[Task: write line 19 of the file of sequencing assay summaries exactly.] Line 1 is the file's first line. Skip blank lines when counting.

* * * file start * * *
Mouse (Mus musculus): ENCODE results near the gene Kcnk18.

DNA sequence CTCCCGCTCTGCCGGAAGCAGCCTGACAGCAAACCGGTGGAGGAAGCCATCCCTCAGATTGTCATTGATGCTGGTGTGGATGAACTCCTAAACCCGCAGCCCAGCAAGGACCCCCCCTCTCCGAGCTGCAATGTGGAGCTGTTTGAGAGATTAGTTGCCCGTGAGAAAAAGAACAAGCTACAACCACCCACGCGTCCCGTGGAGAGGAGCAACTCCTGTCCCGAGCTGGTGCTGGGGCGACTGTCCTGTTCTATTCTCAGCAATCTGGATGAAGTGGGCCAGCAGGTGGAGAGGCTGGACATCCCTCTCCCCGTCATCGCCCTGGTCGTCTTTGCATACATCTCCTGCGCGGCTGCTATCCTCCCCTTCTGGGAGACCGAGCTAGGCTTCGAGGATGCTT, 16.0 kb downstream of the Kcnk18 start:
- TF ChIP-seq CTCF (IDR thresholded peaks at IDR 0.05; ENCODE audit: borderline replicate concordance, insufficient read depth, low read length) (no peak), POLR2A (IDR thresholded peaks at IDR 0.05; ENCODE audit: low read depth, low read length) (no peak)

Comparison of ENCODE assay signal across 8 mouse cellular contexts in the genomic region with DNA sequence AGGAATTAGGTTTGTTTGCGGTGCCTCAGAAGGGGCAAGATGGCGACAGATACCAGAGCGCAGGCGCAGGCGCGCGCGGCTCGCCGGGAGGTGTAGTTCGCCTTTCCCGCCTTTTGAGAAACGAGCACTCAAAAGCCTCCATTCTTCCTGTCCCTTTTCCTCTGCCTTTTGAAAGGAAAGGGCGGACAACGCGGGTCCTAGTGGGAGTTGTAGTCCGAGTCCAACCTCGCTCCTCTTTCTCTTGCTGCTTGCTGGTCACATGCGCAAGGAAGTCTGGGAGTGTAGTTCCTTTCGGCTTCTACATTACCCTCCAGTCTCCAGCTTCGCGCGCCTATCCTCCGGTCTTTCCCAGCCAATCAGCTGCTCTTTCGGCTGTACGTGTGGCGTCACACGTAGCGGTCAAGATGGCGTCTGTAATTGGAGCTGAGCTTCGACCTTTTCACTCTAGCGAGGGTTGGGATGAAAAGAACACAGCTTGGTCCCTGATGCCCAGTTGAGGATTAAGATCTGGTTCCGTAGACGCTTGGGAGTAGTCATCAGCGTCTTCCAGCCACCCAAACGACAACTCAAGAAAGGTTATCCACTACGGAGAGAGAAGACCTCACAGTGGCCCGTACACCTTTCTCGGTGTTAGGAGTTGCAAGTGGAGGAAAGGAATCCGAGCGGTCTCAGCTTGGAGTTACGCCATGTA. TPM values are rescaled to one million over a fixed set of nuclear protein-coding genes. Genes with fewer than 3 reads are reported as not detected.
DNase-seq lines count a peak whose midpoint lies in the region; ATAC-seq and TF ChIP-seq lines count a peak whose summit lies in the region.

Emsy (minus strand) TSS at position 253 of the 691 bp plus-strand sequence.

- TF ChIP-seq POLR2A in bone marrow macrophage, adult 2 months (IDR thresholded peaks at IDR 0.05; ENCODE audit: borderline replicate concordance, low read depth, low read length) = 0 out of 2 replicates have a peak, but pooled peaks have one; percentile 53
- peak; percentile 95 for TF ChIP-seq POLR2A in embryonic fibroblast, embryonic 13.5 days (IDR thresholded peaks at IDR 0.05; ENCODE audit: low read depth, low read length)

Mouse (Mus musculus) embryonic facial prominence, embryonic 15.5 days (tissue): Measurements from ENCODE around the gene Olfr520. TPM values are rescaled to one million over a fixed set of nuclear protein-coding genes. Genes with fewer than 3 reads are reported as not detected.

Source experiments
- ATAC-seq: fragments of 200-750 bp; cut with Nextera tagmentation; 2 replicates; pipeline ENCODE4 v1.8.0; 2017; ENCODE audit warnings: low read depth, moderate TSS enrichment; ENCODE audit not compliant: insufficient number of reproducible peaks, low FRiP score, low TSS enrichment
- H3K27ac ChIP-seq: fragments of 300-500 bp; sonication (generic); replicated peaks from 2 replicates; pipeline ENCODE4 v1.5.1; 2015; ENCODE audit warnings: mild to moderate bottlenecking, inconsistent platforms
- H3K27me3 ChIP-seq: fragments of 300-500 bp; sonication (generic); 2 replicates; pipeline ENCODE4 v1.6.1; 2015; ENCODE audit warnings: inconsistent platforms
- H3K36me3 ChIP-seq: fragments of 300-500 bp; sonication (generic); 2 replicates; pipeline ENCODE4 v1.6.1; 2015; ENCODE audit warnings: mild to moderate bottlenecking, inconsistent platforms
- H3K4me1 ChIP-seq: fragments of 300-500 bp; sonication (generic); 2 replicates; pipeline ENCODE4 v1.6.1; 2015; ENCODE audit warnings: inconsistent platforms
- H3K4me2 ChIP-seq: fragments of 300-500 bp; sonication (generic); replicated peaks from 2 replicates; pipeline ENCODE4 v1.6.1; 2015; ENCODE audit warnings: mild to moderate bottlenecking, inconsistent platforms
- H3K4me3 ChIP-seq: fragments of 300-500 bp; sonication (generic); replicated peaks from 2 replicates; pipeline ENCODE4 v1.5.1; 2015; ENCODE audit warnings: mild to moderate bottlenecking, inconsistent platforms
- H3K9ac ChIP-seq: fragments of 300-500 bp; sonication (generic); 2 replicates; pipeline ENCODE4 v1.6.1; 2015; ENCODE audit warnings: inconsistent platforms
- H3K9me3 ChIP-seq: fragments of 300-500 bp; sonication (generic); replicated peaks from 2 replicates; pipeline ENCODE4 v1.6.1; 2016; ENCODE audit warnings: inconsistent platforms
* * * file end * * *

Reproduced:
- H3K9me3 ChIP-seq: fragments of 300-500 bp; sonication (generic); replicated peaks from 2 replicates; pipeline ENCODE4 v1.6.1; 2016; ENCODE audit warnings: inconsistent platforms